Outcomes Of Nepal PM Bhattarai’s India Visit – Analysis


By Hari Bansh Jha

One of the major achievements of the visit of Nepalese Prime Minister Baburam Bhattarai to India is the signing of two agreements – one on $250 million Line of Credit for Nepal and the other on long awaited Bilateral Investment Promotion and Protection Agreement (BIPAA). Many people in Nepal take this development as success of the country’s economic diplomacy. PM Bhattarai himself termed this development as historic and a major step towards removing distrust in the bilateral relations between Nepal and India.

As it is well known, the loan is highly concessional as Nepal would have to repay it to the Indian government in 20 years. The rate of interest on this loan is as low as 1.75 per cent per year. In fact, it was during the visit of Nepal’s President Ram Baran Yadav to India in February 2010 that India had agreed to provide this facility to Nepal, but the deal was not materialized as formal signing of the agreement had not been done.

The credit facility as made available to Nepal will be largely used for the maintenance and upgradation of nearly half a dozen of transmission lines, including that of Duhabi-Kataiya transmission line in the Koshi Power Corridor and Bhairawa-Nautanwa transmission line. This will enable the private power developers to enter into power purchase agreement with Nepal Electricity Authority and thereby make further investment in hydropower sector. Certain portion of this credit might also be used for the development of infrastructural facilities such as the the highways, airports, bridges, irrigation, railways and hydropower projects.

With regard to BIPPA, it has made it obligatory to both Nepal and India to create conducive environment for the protection and growth of investments. Now investments from one country to the other would receive Most Favoured Nation Treatment (MFN) as well as national treatment and they would enjoy the same facilities as made available to domestic investors in either countries. There would be free repatriation of funds on the investment made. Besides, there would be no nationalization of such investments except in special circumstances in public interest and even in such a situation the investors would be liable to receive fair and equitable compensation. The mechanism for dispute resolution has also been developed. Besides, the agreement binds each of the country to pay compensation to the investors if in one or the other way they happen to incur loss on account of war, armed conflict and due to the declaration of national emergency in the respective countries. As per the provision made, the agreement will remain in force for a period of 10 years with provision of automatic extension unless one party gives to the other written notice in advance for its termination.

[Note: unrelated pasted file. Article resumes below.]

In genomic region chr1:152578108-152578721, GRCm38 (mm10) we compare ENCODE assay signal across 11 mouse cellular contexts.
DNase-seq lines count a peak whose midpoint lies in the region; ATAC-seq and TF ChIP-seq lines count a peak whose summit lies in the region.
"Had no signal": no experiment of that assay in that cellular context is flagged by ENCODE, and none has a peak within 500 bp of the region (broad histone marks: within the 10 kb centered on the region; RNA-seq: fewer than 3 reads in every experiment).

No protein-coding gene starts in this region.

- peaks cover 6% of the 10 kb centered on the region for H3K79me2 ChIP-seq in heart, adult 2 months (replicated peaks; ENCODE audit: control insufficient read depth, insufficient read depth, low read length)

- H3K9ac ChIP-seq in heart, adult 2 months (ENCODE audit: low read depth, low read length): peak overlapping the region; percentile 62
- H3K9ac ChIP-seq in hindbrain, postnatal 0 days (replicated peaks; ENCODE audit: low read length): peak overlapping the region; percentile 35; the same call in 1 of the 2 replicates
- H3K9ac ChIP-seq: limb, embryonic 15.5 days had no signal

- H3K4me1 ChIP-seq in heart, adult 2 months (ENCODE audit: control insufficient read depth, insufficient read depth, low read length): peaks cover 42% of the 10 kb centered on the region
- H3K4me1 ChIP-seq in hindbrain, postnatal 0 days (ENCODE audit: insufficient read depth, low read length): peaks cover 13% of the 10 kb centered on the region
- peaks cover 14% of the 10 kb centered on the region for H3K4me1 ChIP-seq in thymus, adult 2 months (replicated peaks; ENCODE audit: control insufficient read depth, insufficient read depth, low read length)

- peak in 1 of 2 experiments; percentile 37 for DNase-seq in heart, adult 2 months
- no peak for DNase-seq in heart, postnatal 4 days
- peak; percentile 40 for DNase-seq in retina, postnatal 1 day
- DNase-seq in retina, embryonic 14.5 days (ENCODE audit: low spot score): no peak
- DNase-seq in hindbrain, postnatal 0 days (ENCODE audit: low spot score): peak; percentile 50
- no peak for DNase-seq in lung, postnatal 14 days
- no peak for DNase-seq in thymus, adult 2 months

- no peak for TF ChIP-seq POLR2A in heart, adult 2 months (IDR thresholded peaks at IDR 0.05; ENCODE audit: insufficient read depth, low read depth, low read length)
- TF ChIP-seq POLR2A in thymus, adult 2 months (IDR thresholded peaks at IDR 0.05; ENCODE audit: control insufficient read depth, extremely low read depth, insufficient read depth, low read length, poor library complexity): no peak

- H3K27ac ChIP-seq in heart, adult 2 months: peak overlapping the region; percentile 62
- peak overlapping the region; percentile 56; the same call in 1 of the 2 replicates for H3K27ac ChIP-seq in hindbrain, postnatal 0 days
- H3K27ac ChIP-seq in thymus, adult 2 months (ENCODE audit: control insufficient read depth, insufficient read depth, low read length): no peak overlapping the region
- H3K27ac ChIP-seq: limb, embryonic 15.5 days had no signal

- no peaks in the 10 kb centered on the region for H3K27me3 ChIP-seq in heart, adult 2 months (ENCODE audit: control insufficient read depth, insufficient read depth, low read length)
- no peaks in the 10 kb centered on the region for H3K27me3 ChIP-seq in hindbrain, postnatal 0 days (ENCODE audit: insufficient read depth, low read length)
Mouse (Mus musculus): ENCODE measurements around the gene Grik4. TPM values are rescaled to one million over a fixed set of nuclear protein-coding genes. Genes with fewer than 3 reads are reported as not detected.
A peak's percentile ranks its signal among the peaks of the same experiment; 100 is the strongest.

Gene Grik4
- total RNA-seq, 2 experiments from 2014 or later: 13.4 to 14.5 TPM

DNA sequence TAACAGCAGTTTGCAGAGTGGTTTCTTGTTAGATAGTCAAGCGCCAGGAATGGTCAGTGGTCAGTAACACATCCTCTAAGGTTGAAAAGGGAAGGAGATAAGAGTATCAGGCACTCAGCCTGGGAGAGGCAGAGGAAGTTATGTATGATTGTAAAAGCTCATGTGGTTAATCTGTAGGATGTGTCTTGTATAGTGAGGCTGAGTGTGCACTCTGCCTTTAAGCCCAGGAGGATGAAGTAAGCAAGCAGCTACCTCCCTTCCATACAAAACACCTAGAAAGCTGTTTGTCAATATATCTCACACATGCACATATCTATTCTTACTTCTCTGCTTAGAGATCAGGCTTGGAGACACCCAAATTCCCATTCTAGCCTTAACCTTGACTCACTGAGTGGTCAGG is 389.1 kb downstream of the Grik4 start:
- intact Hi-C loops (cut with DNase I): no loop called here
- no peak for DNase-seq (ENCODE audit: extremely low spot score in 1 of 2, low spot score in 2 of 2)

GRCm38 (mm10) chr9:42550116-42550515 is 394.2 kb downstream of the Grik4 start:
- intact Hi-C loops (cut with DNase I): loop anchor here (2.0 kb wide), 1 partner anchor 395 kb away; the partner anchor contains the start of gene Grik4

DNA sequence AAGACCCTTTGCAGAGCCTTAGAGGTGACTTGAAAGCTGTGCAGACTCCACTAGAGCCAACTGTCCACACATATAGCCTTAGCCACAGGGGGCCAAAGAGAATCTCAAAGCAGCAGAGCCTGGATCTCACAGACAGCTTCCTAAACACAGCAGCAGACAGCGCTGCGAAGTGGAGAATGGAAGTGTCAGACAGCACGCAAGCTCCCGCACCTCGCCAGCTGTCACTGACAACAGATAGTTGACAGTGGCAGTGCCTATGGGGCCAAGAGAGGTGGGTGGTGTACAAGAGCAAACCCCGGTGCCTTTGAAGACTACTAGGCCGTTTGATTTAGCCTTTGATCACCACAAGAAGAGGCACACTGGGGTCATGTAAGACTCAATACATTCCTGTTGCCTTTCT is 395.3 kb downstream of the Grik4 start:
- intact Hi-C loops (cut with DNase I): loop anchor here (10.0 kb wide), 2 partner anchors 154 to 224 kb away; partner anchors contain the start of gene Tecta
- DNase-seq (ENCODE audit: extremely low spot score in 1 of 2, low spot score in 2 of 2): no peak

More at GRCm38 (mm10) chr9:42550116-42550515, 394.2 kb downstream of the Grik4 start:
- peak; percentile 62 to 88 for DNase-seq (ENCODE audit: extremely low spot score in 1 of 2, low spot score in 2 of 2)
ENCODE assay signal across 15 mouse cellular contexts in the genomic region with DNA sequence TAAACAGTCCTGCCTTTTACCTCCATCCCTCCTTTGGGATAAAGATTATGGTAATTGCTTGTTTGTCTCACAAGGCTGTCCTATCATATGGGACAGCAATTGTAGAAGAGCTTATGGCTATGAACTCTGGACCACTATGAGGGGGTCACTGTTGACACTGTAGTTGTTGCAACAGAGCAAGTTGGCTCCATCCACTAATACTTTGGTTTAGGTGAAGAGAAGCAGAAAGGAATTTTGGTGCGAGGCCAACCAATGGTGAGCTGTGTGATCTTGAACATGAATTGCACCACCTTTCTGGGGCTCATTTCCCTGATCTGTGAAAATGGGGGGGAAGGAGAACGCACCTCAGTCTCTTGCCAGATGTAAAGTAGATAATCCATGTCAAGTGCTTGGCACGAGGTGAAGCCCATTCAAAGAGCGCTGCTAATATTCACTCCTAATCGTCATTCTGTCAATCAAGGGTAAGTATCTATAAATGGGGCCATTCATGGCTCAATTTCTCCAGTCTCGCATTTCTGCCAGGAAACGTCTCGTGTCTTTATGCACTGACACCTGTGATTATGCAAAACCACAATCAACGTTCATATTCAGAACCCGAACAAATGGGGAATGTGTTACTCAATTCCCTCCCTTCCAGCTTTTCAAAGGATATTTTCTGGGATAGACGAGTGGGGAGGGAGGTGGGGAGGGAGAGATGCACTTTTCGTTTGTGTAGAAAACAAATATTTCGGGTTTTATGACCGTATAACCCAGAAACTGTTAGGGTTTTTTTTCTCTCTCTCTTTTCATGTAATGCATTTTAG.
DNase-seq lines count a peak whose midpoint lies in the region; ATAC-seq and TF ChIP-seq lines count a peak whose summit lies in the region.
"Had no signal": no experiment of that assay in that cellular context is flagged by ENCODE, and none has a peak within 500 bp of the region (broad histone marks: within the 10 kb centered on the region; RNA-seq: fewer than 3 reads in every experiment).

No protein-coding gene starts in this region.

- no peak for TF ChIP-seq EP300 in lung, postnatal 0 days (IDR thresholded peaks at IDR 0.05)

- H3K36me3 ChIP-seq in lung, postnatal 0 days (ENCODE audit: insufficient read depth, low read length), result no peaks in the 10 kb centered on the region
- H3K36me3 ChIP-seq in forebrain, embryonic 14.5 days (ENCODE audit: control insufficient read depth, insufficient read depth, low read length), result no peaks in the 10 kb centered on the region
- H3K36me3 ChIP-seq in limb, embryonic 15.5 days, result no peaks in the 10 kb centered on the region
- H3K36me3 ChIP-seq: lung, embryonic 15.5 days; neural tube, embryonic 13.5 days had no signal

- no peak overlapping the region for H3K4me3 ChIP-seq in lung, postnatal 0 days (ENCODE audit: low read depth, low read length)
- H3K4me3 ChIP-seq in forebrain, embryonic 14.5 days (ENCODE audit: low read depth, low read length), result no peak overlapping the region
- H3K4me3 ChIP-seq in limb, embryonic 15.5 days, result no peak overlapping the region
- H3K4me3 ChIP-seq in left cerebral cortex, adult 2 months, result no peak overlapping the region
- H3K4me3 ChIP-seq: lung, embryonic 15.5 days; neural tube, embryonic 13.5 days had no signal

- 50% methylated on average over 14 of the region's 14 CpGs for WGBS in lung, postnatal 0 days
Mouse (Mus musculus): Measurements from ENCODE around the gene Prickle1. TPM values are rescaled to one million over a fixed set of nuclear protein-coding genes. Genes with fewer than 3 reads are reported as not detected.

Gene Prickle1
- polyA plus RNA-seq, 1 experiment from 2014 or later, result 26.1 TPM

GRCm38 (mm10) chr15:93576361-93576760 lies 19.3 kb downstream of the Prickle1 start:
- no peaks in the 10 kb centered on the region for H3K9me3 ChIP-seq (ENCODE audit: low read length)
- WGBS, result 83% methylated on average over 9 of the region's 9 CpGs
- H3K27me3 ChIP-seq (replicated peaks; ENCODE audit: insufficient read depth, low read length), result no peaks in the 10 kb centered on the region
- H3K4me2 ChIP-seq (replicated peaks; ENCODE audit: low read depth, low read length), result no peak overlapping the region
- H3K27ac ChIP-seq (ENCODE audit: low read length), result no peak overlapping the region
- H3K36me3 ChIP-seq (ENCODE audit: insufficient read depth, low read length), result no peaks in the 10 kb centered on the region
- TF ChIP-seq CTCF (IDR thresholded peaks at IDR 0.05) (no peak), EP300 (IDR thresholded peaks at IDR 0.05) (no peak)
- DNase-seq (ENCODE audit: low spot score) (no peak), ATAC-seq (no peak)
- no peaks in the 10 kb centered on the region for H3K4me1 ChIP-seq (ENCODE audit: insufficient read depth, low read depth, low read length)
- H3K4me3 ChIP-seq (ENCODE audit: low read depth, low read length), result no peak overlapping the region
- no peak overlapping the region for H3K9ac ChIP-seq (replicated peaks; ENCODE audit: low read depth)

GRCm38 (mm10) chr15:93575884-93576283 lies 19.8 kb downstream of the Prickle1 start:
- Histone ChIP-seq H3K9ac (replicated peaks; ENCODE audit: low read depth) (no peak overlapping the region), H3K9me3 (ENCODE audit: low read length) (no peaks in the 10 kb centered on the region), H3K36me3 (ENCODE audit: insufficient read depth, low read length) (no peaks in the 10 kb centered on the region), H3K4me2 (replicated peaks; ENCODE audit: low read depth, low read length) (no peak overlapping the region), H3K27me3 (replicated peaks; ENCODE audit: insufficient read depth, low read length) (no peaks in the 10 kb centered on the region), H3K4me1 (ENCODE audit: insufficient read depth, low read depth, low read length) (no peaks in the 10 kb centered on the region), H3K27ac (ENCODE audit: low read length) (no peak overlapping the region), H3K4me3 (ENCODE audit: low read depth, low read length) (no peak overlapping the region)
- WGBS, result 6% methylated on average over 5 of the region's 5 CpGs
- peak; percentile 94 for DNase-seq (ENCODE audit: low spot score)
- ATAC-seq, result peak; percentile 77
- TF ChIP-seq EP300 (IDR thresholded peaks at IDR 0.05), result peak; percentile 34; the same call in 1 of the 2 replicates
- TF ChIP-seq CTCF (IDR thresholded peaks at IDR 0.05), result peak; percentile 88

It was due to the lack of such agreement as BIPPA that the Indian investors were shy in making new investment in Nepal for last couple of years, though their share in Nepal’s total foreign investment is 45 per cent. Many of the Indian investment projects were unnecessarily harassed on one or the other excuse. This led to a situation in which some of the investors even closed their industries in Nepal; while the others were in the process folding their operations. All such Indian joint ventures in Nepal as the United Telecom Limited (UTL), Dabur Nepal, Surya Nepal and the GMR group working in 900 MW Upper Karnali hydropower project and Upper Marshyangdi have been the victims.

Now the provisions related to compensation as laid down in BIPPA will create pressure among the forces that unnecessarily obstructed the working of the joint venture units. Undue interference by such elements say in GMR projects working in Upper Karnali and Upper Marshyangdi was against the larger interests of the nation. Delay in the execution of such power projects would affect the growth in all such sectors as industries, agriculture, trade and service.

Another significant aspect of the visit was the understanding developed between Nepal and India to sign agreement on Avoidance of Double Taxation Agreement in near future. Once this agreement is signed, the investors in either country will be allowed to repatriate income back home without paying any additional taxes, if they paid taxes in the host country.